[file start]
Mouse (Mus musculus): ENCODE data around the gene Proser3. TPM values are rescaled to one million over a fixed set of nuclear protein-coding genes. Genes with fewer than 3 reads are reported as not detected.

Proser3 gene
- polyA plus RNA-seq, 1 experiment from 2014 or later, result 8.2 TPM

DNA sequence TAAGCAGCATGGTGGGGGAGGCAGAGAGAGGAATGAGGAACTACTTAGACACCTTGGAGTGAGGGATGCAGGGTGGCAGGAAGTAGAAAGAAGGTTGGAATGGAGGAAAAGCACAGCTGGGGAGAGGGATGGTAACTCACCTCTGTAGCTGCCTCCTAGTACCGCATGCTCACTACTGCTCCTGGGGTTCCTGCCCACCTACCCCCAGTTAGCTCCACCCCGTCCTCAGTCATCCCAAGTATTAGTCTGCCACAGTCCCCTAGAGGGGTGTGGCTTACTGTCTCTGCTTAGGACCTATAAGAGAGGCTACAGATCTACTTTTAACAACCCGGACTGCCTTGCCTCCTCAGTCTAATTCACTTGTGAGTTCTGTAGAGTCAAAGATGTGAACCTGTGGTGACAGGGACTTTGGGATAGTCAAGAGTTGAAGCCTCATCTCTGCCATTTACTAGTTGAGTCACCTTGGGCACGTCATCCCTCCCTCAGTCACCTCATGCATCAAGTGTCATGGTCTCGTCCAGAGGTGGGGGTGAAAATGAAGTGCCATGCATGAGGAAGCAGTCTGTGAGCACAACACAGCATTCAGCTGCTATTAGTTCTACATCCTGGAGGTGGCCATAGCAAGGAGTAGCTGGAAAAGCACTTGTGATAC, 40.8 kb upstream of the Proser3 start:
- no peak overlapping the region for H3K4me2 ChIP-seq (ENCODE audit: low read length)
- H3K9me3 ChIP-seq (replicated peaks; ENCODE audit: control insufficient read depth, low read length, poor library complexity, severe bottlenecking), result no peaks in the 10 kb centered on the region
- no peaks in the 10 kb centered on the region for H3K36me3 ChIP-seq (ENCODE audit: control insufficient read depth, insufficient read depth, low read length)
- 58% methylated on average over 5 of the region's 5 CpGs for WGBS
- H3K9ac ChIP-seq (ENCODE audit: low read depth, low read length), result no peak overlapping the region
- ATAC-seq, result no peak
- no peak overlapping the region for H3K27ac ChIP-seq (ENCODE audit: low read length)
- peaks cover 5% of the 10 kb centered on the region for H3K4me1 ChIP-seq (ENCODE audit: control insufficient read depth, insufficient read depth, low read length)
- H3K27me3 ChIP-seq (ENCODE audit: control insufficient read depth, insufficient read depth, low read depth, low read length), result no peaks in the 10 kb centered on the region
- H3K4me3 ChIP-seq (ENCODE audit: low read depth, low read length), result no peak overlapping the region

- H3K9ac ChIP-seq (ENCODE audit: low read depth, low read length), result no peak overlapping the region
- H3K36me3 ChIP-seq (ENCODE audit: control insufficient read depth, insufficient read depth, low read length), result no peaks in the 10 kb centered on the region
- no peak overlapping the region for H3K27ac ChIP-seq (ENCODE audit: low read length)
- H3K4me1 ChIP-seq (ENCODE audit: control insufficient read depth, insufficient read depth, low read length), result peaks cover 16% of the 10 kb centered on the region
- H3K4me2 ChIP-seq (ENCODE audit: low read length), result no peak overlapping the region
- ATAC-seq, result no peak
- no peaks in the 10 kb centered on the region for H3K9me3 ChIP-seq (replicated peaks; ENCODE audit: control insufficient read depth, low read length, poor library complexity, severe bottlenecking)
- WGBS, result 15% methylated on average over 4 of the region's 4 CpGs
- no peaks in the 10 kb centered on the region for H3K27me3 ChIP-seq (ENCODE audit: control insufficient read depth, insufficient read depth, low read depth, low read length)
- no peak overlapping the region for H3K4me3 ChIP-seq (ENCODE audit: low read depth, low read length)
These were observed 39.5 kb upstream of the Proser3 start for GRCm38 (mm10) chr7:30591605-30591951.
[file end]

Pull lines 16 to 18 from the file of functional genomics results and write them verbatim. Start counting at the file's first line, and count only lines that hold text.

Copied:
- H3K36me3 ChIP-seq (ENCODE audit: control insufficient read depth, insufficient read depth, low read length), result no peaks in the 10 kb centered on the region
- no peak overlapping the region for H3K27ac ChIP-seq (ENCODE audit: low read length)
- H3K4me1 ChIP-seq (ENCODE audit: control insufficient read depth, insufficient read depth, low read length), result peaks cover 16% of the 10 kb centered on the region